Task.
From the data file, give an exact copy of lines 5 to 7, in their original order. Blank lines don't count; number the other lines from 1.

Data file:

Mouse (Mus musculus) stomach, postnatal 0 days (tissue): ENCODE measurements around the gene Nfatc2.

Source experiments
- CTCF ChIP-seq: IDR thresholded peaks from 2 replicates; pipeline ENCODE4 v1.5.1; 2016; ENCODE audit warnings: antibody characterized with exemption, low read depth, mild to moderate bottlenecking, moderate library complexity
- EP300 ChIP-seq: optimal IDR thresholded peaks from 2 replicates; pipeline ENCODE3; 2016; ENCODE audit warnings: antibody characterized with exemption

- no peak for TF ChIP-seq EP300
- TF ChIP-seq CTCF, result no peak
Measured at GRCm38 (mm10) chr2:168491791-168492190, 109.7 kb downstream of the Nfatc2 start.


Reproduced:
- no peak for TF ChIP-seq EP300
- TF ChIP-seq CTCF, result no peak
Measured at GRCm38 (mm10) chr2:168491791-168492190, 109.7 kb downstream of the Nfatc2 start.